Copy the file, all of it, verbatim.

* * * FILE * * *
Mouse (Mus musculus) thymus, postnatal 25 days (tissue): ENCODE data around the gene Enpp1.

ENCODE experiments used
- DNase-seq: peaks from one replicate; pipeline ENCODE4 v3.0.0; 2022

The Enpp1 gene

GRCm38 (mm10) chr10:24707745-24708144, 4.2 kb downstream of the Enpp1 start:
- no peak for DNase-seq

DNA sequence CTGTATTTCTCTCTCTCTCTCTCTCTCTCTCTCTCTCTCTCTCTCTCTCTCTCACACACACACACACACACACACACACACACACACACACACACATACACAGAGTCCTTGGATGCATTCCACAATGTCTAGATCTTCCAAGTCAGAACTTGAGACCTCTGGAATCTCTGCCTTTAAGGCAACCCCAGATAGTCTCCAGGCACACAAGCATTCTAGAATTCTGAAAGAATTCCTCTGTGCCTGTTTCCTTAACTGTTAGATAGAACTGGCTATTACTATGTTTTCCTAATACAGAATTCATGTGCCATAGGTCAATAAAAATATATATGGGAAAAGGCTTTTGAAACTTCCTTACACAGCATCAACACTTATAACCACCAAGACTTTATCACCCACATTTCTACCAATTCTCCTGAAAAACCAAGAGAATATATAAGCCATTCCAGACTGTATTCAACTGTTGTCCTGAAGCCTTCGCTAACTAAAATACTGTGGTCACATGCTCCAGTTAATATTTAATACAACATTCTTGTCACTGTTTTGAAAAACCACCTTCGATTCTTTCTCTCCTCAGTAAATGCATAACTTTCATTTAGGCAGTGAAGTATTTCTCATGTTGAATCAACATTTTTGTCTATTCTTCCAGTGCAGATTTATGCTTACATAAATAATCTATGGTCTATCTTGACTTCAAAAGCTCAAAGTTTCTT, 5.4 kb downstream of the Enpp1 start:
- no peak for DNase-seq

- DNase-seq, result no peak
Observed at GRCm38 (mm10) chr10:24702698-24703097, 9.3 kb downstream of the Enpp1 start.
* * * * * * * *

Mouse (Mus musculus) thymus, postnatal 25 days (tissue): ENCODE data around the gene Enpp1.

ENCODE experiments used
- DNase-seq: peaks from one replicate; pipeline ENCODE4 v3.0.0; 2022

The Enpp1 gene

GRCm38 (mm10) chr10:24707745-24708144, 4.2 kb downstream of the Enpp1 start:
- no peak for DNase-seq

DNA sequence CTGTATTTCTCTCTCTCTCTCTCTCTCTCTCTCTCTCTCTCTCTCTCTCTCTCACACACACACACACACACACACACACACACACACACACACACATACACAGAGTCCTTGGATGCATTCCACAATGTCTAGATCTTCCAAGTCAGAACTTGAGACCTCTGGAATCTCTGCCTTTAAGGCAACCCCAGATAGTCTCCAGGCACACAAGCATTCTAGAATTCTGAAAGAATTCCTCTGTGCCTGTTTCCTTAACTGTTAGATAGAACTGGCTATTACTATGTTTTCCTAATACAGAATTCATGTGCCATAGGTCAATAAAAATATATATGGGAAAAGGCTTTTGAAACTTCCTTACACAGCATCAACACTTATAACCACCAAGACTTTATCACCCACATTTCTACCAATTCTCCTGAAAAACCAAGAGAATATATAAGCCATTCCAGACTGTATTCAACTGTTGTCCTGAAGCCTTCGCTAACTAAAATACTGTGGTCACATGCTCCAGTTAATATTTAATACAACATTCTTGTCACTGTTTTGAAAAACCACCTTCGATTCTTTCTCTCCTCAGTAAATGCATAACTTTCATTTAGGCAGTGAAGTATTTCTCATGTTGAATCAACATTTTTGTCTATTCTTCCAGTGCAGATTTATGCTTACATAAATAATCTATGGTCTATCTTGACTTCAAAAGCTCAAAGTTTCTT, 5.4 kb downstream of the Enpp1 start:
- no peak for DNase-seq

- DNase-seq, result no peak
Observed at GRCm38 (mm10) chr10:24702698-24703097, 9.3 kb downstream of the Enpp1 start.